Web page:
The album starts with some dramatic strings, that soon morphs into the solid mid-paced rocker Road to Cairo which introduces Griffiths to the Karnataka fans for the first time in the studio setting. She showed her skills on the road and on the New Light live album, but this is the first time she has been able to sing material written for her. The way she holds those notes in the song's gentle chorus is a testament to her ability, and she is probably the purest singer to ever front the band. She might not quite have the emotive quality of either Cohen or Fury, but her range and tone is perfect for the band. The Eastern-tinged melodies of this song soar, and it is the perfect way to introduce the new Karnataka line-up to the fans. Because of You, built around a nice piano hook, has the feeling of a ballad but when the guitars crash in midway through the verses, it becomes a powerful rocker with some breathtaking vocal melodies from Griffiths and plenty of excellent keyboard work from Tozluoğlu. Coming from a progressive metal background, Tozluoğlu's style is more full-on than previous keyboardists the band has employed. His orchestrations are in-your-face, and really lift the song's chorus along with Griffiths' vocals. Pinna gets a chance to solo too, and the semi-shredded section is a far-cry from the extended workouts on the last album. Poison Ivy is probably the heaviest song the band have ever recorded, and there are more than a few shades of Within Temptation in the song's crunchy riffing and staccato orchestrations. That being said, the band's trademark melodies are still present with Griffiths accessible vocal stylings and a poppy chorus that is a contrast to the more aggressive verses. Karnataka have never sounded like this before, and it is great to see the band's sound evolve. The symphonic/gothic influence remains for the next song Forbidden Dreams. The verses have a rather sombre feel, with delicate piano and gentle orchestrations accompanying the vocals well, before the song's chorus comes in and changes the scene. The band have never had a chorus this infectious and obvious, and it works well. The melodies are perfect, and stand out despite the heavy guitar and string backing. Most of the songs on Secrets of Angels are much more immediate than the majority of the band's back catalogue, focusing on big melodies rather than atmospherics. Borderline is another mid-paced rocker akin to the album's opening two numbers. I really like Griffiths' vocal attack here, and she dominates this song. The melodies here are very uplifting, and the song's final chorus - which takes place after a beautiful piano section - really is joyous.
Although it starts out sounding like something Andrew Lloyd Webber might write, Fairytale Lies actually ends up being the closest thing on the album to those early Celtic-influenced albums. There is a large chunk of Delicate Flame of Desire here, with keyboard-led verses and a dynamic chorus that packs more of an emotional punch than a rock one. I could actually see Cohen singing this song with ease and, if it was not for the powerful strings, this would fit well on one of those early albums. Pinna's guitar solo evokes that era too. It is more like what we found plenty of on The Gathering Light, but also contains a little of former guitarists Paul Davies' tone. If this was deliberate, than it was a great decision; and if it was not then it is an interesting and pleasing coincidence. The penultimate song Feels Like Home is a soaring ballad that feels like the antidote to Forsaken from the band's previous album as it has a similar musical feel initially. This soon dissipates however, and we are left with a really powerful chorus that has few rivals in terms of melodic power. It is extremely poppy, the poppiest the band have ever been, but it works well and never sounds trite. This influence has clearly come from Griffiths, and her more mainstream sensibilities have added a great pop sheen to the band's sound. There's also a section that reminds me a little of the ending of Heart of Stone from Delicate Flame of Desire with it's really catchy and ethereal wordless vocals. Anyone reading this who is worried that the band have abandoned their progressive nature in favour of a more in-your-face pop rock one needs to check out the album's final song. The twenty minute epic Secrets of Angels definitely takes a leaf out of The Gathering Light's book and is an excellent song that goes through many sections - all of which are great. Troy Donockley (Iona; Nightwish) lends his unique talents to the song, and adds greatly to the folky opening few minutes that would have sat well on second album, 2000's The Storm. This is the most ambitious song the band have ever recorded, and lots of music is crammed in throughout. From folk, to progressive rock, to full-blown symphonic metal - this song has it all. In some respects, this song sounds a little like a trip through the band's history. There are plenty of reminders here of the band's rich musical palette, and anyone who has every enjoyed a Karnataka song should check this out; from the Nightwish-inspired orchestral metal sections (with the most aggressive drumming of the band's career) to the early Marillion tribute with a 1980s keyboard riff. It is a lot to take in, but it is a triumph, that shows Ian Jones is one of the best songwriters in progressive music today. Overall, Secrets of Angels is another fantastic album from Karnataka. The new line-up has gelled together really well, and the live reports from the ongoing tour are all extremely positive. This is an album that could really gain the band some new fans, and I hope there are those out there are willing to sit up and take notice, as this deserves to be heard.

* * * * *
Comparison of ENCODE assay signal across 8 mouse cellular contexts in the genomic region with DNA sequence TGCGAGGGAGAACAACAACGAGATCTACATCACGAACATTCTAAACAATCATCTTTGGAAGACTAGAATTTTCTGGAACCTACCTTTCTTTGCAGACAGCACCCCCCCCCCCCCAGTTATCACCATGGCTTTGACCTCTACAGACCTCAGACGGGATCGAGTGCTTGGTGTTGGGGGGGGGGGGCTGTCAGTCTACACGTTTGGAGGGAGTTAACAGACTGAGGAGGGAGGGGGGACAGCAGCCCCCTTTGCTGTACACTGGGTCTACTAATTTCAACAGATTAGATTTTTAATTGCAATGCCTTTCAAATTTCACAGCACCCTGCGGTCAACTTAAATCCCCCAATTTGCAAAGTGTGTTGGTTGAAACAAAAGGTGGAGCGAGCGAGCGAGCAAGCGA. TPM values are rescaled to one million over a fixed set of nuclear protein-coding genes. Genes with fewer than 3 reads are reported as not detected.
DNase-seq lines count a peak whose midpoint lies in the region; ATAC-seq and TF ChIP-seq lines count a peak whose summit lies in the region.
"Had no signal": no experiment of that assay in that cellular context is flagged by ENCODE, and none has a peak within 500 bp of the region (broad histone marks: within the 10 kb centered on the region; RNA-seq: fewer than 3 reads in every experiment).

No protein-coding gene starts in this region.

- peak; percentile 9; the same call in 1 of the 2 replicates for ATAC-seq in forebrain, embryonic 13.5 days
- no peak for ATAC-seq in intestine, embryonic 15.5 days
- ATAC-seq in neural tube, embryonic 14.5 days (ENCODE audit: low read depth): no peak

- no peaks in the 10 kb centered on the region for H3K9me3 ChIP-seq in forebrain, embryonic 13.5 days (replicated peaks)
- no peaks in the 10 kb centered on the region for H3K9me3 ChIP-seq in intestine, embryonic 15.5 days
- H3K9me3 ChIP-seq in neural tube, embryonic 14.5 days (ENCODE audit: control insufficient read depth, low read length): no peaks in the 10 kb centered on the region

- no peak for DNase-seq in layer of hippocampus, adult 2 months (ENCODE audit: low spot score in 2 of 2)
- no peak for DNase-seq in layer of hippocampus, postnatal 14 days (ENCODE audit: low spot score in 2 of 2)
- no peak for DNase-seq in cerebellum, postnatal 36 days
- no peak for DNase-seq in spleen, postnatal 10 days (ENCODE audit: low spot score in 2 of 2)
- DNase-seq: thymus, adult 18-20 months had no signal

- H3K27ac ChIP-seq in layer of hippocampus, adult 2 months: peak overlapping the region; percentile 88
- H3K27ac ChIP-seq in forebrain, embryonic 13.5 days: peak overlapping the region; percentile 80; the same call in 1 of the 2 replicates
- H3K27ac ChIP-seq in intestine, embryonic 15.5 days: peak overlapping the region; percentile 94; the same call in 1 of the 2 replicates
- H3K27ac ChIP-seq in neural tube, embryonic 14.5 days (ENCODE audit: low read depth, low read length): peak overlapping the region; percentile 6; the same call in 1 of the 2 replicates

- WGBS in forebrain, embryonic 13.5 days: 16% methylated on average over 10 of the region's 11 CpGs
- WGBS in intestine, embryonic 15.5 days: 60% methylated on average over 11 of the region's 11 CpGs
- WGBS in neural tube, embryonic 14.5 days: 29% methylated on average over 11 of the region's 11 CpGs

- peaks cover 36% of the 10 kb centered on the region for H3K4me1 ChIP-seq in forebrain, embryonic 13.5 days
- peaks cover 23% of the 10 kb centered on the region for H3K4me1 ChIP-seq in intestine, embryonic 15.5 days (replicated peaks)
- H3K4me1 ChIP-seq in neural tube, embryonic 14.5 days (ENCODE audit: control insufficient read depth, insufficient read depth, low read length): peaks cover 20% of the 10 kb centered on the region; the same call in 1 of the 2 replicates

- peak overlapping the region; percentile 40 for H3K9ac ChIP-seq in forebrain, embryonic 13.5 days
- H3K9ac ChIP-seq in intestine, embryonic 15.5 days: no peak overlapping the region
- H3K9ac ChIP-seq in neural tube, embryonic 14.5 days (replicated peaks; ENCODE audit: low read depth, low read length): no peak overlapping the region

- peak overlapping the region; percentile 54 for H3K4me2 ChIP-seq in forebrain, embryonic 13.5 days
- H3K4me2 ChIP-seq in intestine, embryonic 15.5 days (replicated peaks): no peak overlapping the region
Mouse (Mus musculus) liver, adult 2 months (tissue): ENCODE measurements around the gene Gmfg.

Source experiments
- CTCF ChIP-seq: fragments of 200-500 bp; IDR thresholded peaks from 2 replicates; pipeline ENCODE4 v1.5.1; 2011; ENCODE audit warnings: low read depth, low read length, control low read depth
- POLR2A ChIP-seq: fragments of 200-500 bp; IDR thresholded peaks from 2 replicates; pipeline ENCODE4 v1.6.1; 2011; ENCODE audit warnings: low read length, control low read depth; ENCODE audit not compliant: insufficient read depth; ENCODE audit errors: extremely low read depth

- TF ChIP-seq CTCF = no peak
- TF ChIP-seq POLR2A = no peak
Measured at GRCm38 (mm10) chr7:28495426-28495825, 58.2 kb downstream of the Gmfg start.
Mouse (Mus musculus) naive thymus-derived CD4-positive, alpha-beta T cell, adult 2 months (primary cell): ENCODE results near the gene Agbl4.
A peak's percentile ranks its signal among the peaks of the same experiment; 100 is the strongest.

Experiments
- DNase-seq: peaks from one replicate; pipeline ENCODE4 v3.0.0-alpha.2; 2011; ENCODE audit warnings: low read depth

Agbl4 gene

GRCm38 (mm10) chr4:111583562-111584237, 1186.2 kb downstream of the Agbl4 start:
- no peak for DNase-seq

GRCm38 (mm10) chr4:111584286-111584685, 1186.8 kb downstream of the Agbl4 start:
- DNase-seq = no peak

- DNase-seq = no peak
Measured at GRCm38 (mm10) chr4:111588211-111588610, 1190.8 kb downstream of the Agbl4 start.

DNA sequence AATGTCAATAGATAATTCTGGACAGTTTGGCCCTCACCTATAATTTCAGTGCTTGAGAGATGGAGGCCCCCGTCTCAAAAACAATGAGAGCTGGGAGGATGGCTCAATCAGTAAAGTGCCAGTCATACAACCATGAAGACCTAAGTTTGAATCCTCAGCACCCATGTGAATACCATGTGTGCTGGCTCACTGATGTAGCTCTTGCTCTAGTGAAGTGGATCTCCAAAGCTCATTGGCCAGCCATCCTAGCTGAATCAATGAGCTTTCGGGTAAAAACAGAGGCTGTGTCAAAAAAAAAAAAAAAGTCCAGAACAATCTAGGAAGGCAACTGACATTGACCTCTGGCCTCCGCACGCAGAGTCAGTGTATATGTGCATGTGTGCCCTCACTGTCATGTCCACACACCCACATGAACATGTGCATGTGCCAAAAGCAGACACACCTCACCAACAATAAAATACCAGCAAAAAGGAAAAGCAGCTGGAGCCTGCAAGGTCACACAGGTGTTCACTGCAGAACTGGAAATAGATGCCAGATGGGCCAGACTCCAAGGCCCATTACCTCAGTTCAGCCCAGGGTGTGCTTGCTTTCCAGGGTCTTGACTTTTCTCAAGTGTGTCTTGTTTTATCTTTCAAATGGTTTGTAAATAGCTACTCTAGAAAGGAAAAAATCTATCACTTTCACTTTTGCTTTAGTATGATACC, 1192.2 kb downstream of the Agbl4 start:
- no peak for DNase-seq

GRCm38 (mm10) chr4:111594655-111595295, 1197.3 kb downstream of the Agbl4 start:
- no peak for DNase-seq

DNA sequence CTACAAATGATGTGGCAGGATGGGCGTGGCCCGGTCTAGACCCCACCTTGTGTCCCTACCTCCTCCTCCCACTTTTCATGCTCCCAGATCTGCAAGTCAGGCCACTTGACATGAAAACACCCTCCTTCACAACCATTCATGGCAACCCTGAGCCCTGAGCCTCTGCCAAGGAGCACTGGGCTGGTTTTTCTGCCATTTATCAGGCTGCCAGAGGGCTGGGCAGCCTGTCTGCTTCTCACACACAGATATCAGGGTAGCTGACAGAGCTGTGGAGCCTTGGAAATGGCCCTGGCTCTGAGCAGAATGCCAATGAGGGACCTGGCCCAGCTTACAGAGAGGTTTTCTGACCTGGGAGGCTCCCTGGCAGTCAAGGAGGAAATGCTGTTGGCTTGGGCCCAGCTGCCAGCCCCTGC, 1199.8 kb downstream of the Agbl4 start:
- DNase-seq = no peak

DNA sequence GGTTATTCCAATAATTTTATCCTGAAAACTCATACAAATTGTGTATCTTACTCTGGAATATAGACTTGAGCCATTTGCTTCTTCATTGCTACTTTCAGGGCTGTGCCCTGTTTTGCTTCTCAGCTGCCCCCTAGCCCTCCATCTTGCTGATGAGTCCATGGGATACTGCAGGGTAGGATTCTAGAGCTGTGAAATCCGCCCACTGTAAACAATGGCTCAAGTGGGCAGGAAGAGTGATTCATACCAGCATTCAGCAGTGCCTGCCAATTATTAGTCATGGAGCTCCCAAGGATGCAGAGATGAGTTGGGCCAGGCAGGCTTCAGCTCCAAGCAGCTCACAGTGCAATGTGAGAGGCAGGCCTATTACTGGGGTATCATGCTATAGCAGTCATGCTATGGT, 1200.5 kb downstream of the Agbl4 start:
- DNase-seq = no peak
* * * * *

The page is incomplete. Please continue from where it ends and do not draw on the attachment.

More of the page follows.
The album was released on 30th March 2015 via Immrama Records. Below is the band's official trailer that they released to promote the album.